The Oregonian has been carrying more political cartoons than usual, thanks to an unusual advertising campaign headed by Ted Piccolo.

Term limits is the latest cause for the anti-government activist from North Portland. In 1998, Piccolo set up the roadblocks to the north-south light-rail project and a $64.85 million park bond. Since then, however, success has been elusive for the public-relations consultant, who also runs a janitorial service. In 2000, he lost a bid to unseat City Commissioner Charlie Hales and failed to qualify a ballot measure that would institute term limits on city officials.

These days Piccolo, who claims Chief Joseph as an ancestor, is agitated by what he sees as politicians trying to subvert the will of the voters who passed the 1992 ballot measure that instituted term limits for elected state officials.

The measure is now before the Oregon Supreme Court, thanks to a lawsuit filed by former lawmakers Bill Markham (R-Riddle) and Mike Lehman (D-Coos Bay), who were termed out of the House by the '92 measure. Piccolo and other critics are particulary peeved by the Legislature's role as accomplice to this perceived crime against the citizenry.

Last session, lawmakers passed a bill that allowed candidates for the 2002 election to file for office nearly a full year early. This allowed Markham and Lehman to sign up for their former House seats. As expected, their applications were rejected because of the term-limit law. This, in turn, kicked off the lawsuit, which claims that the initiative changed more than one amendment of the constitution and is therefore invalid. (This argument stems from a precedent set by what's known as the 1998 Armatta Ruling, in which the court overturned Measure 40 for the same reason.)

Piccolo views the Legislature's role in setting up the challenge as backroom wheeling and dealing. Last month he kicked off a campaign that so far consists of single-panel cartoons, which have run in Portland's daily paper.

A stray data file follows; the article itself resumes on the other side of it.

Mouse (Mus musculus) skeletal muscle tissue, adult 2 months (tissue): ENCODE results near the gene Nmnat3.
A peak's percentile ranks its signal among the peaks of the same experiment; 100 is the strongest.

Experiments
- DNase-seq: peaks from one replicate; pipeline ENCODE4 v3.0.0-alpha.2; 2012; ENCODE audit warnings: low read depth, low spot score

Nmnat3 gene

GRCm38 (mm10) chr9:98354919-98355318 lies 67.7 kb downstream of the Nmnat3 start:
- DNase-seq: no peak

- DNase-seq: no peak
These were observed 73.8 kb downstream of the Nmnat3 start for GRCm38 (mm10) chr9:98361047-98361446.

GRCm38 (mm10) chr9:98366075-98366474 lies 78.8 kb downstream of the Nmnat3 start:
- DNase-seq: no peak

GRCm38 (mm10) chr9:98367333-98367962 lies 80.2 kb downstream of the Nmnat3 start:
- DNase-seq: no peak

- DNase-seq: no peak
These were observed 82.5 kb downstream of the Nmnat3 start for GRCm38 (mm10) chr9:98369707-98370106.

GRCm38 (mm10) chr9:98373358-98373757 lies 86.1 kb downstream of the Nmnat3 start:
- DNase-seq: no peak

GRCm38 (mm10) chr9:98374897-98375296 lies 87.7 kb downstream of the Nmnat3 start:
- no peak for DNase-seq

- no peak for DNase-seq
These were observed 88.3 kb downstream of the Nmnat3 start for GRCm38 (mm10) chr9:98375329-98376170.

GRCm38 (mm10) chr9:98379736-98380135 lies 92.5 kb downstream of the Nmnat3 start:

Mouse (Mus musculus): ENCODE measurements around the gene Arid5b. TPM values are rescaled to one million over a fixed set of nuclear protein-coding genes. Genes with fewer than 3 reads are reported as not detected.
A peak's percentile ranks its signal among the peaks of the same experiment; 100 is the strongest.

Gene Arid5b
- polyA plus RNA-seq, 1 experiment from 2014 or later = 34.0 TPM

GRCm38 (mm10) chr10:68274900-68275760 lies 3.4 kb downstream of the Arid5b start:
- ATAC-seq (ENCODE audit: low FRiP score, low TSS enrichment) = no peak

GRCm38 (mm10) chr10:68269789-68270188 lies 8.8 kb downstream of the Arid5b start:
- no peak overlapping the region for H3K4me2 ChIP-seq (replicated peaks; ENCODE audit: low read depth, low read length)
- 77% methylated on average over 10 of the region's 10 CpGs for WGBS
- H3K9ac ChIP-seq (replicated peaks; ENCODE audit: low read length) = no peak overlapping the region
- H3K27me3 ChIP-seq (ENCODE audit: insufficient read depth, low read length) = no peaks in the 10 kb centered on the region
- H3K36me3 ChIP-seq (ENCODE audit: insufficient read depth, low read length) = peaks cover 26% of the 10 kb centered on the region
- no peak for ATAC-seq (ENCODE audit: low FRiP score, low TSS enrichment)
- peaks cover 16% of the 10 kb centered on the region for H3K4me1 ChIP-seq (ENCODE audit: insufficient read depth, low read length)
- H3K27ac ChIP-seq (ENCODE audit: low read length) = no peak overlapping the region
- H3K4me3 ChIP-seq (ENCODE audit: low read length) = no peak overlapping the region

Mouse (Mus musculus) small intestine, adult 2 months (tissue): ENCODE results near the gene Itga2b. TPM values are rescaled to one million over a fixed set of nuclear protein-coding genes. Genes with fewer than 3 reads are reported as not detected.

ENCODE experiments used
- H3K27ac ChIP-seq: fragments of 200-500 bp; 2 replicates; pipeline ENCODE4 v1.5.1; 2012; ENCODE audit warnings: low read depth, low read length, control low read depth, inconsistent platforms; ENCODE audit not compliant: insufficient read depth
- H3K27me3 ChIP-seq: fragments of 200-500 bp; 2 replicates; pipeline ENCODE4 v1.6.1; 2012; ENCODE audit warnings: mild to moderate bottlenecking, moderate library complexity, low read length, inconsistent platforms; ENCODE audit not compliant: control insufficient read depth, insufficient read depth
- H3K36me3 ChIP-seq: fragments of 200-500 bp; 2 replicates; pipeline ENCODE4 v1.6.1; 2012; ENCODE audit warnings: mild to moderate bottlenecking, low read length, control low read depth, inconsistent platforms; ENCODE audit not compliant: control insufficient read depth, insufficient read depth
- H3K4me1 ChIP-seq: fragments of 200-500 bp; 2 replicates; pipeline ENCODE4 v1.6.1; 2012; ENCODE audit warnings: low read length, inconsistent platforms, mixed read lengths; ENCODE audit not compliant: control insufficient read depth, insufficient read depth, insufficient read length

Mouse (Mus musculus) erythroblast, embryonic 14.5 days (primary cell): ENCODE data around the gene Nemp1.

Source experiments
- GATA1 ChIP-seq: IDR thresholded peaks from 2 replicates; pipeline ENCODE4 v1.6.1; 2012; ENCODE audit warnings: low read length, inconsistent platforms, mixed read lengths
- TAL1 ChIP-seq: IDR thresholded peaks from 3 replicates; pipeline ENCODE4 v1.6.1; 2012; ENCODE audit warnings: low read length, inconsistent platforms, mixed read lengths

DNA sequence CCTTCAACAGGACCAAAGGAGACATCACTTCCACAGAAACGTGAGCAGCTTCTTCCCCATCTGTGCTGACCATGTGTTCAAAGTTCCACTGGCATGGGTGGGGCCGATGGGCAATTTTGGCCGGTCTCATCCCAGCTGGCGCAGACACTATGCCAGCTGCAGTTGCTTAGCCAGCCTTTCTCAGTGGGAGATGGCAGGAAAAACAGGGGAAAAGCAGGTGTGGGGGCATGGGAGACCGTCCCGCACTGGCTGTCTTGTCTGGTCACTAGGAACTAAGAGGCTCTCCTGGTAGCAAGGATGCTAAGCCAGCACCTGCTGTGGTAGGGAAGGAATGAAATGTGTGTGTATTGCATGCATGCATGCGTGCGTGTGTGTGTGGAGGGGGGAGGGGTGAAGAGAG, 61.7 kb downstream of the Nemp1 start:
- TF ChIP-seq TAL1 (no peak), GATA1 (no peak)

One comic shows Gov. John Kitzhaber, Speaker of the House Mark Simmons and other lawmakers scheming in the "Power Grub Pub." Another depicts Dr. Governor performing surgery on Oregon voters to remove the term-limits law, while gleeful lawmakers attend.

Piccolo won't disclose where he gets financial support for his educational nonprofit, Atlas Oregon, and he hasn't yet registered the organization with the state. He is the president of the group but says he receives no salary.

He hasn't spent much time in the Capitol and concedes he hasn't witnessed how the term-limit law has affected the Legislature. Still, he disagrees with Salem observers who contend that an untrained and ineffective legislature has become the weakest link in state government.

"I don't think we've given it a chance," he says. "I don't mean to be dramatic here, but people at first didn't think that America had a chance."

Last week, the Supreme Court announced it would begin hearing oral arguments on the challenge on Nov. 6. A ruling isn't expected until after the first of the year.

The point of the campaign, Piccolo says, is to keep the issue alive with voters while the Supremes deliberate, and to be ready to run a campaign to reinstate term limits if the law is overturned.

"We've made no secret that one way or another there will be term limits in Oregon," he says. "The next time, the restrictions may be even more severe."

If you don't feel like shelling out 35 cents for

The Oregonian

, you can check out the pro-term-limit cartoons at .